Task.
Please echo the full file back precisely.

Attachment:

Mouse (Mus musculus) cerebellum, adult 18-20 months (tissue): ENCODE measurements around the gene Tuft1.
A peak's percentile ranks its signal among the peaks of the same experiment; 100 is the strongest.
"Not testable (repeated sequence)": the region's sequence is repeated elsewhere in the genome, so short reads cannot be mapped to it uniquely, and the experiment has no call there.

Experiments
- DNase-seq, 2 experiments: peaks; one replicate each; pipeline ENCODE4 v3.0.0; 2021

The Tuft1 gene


Mouse (Mus musculus) cerebellum, adult 18-20 months (tissue): ENCODE measurements around the gene Tuft1.
A peak's percentile ranks its signal among the peaks of the same experiment; 100 is the strongest.
"Not testable (repeated sequence)": the region's sequence is repeated elsewhere in the genome, so short reads cannot be mapped to it uniquely, and the experiment has no call there.

Experiments
- DNase-seq, 2 experiments: peaks; one replicate each; pipeline ENCODE4 v3.0.0; 2021

The Tuft1 gene